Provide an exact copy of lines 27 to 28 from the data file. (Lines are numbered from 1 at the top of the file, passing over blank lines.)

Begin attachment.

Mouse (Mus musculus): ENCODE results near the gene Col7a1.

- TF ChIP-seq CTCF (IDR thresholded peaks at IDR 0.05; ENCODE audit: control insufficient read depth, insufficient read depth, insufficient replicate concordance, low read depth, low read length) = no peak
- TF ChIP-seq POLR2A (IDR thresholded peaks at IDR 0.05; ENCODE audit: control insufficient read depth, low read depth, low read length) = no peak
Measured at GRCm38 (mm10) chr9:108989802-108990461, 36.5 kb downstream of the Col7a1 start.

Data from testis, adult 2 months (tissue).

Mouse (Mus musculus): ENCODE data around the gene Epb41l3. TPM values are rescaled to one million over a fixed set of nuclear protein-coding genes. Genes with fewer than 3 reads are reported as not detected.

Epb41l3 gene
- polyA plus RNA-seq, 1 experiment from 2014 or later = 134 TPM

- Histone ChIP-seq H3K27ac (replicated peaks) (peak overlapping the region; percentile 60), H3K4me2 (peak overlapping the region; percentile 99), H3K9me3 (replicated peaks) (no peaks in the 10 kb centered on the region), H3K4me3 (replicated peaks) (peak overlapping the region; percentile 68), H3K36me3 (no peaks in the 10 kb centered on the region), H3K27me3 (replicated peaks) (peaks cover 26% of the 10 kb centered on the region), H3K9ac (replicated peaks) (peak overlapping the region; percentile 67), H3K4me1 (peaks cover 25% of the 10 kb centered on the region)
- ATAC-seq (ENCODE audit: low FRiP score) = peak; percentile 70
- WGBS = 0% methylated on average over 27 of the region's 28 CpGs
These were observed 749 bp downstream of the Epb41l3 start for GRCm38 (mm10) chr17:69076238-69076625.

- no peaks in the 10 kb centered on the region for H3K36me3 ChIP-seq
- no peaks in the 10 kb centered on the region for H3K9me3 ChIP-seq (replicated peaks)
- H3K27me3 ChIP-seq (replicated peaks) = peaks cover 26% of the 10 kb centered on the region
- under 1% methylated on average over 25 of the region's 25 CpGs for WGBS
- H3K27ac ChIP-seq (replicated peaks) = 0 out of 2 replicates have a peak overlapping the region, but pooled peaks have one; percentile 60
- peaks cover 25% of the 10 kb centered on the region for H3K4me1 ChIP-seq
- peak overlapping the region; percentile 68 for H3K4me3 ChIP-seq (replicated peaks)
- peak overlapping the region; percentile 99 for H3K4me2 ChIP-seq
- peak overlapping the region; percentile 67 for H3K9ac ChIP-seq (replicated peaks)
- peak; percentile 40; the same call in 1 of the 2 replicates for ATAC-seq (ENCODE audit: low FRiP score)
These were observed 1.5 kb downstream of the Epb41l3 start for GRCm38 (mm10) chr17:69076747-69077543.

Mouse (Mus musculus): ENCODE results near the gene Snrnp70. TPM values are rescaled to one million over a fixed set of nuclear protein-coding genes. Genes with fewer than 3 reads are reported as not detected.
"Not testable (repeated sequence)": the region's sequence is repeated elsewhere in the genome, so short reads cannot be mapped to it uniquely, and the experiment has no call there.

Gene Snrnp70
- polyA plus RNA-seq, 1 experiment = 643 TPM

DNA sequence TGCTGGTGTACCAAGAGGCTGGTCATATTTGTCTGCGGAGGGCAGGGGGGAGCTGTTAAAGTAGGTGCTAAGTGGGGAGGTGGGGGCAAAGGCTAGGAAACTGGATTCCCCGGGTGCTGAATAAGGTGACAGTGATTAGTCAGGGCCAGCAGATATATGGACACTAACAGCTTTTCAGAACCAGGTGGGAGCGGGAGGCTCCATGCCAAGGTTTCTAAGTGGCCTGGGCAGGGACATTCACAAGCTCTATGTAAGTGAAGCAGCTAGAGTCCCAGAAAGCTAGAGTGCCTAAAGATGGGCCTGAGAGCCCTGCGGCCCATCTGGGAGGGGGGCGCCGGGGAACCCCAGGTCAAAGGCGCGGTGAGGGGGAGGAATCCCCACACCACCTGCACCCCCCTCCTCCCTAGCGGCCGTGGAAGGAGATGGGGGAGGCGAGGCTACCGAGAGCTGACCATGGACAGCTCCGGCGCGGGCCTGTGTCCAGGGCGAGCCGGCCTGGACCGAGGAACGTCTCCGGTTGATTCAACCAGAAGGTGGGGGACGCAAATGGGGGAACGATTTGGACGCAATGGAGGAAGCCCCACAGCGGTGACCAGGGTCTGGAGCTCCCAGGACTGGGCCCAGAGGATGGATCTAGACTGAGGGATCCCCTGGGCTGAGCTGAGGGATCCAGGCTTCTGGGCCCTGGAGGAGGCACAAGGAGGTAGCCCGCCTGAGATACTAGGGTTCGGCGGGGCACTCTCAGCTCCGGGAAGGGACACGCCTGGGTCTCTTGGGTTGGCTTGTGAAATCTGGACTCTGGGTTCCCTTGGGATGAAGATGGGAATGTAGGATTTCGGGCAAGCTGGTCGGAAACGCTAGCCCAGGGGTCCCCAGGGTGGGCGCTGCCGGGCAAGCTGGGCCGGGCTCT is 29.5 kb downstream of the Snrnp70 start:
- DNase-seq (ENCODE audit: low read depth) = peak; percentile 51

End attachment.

- polyA plus RNA-seq, 1 experiment = 643 TPM

DNA sequence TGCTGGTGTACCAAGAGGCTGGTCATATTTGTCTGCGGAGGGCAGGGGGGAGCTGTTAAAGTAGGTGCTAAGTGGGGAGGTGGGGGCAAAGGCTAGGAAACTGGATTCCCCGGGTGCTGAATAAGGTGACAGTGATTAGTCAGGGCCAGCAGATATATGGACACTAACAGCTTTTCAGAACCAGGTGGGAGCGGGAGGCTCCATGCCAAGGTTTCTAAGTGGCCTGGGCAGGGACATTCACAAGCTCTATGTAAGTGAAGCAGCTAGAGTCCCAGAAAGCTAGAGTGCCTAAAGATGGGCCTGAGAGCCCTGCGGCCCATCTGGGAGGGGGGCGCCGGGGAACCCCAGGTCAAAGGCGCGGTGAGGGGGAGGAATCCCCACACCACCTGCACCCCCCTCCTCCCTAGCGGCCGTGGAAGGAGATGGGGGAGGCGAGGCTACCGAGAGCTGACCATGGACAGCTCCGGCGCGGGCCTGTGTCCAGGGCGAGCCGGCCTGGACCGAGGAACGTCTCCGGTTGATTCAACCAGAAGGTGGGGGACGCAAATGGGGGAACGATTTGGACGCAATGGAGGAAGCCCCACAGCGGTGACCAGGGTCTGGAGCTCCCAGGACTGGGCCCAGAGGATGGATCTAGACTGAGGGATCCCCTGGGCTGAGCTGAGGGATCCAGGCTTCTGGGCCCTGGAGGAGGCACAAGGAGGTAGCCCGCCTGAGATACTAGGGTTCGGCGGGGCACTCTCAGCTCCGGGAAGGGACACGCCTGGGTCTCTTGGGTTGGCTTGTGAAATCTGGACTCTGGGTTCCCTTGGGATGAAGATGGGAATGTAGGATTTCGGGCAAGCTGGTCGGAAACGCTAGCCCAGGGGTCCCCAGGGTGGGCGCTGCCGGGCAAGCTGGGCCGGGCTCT is 29.5 kb downstream of the Snrnp70 start: